A surge in demand from students struggling with soaring living costs has triggered the release of an extra €4.5m for college hardship funds.
t is on top of €8m already announced in the Budget for the Student Assistance Fund (SAF), an increase of more than 50pc in the space of a few months.
Union of Students in Ireland (USI) president Beth O’Reilly said the need for the increased allocation was “sign of how bad things are”.
The SAF is funded by Government and operated by colleges, usually the welfare or access office, to support full or part-time students experiencing temporary or ongoing financial difficulties.
The increased funding was announced by Further and Higher Education Minister Simon Harris today, to assist students with the cost of living.
It was on foot of request from colleges across the higher education sector for a top-up in Budget allocations to meet the sharp increase in demand.
Students are struggling with high rents, which have been driven up by the accommodation shortage, while inflation has pushed up other living costs such as food.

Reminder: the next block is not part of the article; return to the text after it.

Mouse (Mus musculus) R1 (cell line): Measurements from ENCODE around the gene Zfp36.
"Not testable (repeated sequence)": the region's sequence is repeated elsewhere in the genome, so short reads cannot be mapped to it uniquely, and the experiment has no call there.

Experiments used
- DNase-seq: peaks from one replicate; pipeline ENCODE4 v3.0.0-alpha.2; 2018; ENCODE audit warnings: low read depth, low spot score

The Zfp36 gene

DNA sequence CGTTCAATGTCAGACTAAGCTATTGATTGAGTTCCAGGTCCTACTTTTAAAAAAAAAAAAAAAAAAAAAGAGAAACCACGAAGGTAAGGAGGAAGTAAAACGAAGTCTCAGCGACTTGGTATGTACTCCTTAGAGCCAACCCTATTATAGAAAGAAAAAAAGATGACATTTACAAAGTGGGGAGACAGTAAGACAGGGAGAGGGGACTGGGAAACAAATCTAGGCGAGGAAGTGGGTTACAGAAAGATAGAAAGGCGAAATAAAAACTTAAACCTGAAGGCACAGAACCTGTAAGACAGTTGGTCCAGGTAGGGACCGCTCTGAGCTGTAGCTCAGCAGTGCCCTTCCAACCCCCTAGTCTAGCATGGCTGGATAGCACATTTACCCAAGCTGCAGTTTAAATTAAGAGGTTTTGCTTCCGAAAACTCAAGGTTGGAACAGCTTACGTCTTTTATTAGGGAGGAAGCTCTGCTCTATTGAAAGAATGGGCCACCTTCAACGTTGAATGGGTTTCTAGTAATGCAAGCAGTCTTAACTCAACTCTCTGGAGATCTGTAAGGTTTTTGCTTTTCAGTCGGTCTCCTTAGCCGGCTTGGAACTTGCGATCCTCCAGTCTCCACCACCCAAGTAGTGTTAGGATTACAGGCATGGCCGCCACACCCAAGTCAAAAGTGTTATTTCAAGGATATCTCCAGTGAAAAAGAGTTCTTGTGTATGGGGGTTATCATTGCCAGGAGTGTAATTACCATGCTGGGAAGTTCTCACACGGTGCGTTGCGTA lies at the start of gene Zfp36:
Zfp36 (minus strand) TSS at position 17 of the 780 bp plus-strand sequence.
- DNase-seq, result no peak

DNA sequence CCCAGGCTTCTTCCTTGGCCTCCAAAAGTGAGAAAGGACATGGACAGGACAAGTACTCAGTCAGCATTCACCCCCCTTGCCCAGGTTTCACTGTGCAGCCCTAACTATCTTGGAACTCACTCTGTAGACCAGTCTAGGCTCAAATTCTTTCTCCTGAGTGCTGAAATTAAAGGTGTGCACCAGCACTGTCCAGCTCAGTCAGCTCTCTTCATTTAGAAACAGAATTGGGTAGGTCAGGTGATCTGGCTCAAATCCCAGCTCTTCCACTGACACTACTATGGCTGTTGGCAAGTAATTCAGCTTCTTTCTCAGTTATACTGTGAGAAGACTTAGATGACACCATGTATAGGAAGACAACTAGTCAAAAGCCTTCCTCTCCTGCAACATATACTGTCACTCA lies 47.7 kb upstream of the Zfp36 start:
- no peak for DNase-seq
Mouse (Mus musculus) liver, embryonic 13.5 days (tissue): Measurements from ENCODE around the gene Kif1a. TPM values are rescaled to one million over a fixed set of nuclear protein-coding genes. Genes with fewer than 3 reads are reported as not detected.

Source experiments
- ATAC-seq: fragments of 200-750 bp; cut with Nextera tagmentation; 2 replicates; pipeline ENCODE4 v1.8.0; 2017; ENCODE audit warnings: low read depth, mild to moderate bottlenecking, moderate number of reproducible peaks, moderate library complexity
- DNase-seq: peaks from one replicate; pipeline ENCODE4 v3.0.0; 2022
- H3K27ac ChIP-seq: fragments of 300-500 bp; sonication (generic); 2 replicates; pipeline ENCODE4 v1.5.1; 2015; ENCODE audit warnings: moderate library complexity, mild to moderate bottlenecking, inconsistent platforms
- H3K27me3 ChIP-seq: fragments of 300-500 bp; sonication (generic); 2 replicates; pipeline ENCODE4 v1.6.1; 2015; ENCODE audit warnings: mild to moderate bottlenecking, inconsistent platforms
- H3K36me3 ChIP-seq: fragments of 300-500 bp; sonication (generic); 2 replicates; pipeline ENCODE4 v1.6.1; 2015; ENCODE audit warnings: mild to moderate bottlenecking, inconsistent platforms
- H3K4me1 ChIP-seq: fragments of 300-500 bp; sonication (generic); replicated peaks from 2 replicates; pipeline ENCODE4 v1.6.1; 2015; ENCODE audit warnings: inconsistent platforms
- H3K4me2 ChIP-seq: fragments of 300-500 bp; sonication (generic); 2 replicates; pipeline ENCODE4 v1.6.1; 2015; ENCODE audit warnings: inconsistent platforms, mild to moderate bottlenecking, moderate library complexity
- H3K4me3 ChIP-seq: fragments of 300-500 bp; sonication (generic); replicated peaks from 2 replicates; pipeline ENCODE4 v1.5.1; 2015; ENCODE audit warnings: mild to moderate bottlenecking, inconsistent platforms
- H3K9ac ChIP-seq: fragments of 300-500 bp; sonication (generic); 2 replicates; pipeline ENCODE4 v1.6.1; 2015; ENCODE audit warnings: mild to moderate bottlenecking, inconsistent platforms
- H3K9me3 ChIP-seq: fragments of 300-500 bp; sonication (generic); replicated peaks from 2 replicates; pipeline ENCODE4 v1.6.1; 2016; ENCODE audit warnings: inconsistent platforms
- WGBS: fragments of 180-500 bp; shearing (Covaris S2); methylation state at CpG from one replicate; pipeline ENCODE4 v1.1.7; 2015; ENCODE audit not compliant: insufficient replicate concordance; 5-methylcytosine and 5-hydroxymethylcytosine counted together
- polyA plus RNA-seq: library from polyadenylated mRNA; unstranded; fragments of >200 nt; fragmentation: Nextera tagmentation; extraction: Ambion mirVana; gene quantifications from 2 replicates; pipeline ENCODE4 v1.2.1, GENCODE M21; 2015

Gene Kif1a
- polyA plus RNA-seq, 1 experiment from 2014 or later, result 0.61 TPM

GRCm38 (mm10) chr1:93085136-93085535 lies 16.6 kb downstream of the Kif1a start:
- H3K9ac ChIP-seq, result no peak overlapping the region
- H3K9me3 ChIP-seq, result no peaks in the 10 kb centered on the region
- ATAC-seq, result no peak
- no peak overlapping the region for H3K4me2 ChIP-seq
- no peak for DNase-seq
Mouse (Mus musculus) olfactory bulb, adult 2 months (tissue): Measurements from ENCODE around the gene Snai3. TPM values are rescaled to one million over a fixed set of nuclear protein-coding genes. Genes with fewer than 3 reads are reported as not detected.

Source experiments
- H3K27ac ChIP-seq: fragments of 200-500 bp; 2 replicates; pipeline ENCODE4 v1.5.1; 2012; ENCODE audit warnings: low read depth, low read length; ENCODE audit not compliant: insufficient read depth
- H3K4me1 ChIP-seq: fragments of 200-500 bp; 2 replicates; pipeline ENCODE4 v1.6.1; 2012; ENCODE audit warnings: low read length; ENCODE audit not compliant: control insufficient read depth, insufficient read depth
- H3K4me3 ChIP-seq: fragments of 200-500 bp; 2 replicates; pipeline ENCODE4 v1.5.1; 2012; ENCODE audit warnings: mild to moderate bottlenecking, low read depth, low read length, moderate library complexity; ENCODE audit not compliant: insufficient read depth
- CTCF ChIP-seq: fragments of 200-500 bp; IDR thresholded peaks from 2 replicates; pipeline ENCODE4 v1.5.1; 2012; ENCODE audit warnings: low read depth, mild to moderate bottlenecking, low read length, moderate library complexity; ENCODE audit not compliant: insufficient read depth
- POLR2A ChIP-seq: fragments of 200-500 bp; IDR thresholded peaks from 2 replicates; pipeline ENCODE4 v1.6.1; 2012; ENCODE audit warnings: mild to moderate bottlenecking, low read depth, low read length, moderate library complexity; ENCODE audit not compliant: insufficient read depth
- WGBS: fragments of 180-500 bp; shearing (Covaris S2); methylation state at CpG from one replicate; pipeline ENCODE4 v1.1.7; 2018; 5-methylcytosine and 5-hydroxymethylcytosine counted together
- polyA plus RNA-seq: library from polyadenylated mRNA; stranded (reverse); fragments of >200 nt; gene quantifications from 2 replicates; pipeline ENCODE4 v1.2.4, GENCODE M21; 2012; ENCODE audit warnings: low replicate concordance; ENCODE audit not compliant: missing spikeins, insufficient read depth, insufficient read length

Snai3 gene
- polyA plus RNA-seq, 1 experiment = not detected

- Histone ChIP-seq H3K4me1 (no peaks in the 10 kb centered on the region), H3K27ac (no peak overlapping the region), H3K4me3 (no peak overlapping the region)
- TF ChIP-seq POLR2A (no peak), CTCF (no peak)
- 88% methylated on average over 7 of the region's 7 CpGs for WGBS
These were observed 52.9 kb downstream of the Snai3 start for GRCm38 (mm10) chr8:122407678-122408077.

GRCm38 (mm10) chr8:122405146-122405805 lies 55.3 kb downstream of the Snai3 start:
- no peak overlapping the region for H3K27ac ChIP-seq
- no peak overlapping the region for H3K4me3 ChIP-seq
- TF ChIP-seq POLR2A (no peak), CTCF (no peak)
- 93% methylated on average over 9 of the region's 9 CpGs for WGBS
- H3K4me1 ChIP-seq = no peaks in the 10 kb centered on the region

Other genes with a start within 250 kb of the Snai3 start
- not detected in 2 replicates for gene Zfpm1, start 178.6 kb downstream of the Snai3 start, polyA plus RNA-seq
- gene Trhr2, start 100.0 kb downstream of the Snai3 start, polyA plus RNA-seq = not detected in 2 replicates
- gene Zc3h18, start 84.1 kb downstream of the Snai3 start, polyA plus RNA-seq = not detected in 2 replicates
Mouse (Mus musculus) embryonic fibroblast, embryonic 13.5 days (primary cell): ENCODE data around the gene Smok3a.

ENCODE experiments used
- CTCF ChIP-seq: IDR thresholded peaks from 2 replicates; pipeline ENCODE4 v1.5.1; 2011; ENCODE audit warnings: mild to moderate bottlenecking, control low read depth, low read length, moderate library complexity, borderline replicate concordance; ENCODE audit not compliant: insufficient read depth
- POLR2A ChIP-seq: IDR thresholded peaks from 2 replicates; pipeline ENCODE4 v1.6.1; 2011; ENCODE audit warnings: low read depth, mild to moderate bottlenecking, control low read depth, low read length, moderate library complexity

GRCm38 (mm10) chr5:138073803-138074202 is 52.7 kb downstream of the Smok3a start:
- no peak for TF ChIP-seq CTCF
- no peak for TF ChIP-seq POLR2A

In some cases, colleges said they had an increase in applications, while in other cases, the level of support needed by individuals was higher than usual.
The SAF can be used to help students meet costs such as books and class materials, rent and other utility bills, food, essential travel, childcare and medical bills.
Mr Harris said it was an invaluable resource for students who were finding it difficult to make ends meet and was there to assist with additional costs they may face over the coming months.
Ms O’Reilly said every week their students’ union welfare officers were coming to USI seeking advice on how to deal with students who were becoming homeless, or facing significant financial pressures because of bills.
“A huge number of students are falling into situations of serious financial hardship, more so than ever they are facing extreme and sudden financial difficulty,” she said.
The USI president said one issue was students who had been on a Erasmus placement abroad last semester, returning to college and not being able to find accommodation or needing money for very high rents.
She said that while they “generally come to expect” thar the Budget allocation for SAF would be topped-up, “for it to happen so early on is a real sign of how bad things are”.
The €4.53m brings the total allocation for the SAF for the 22/23 academic year to over €20m, the highest ever.
Mr Harris said the fund was an invaluable resource for students who were finding it difficult to make ends meet and was there to assist with additional costs they may face over coming months.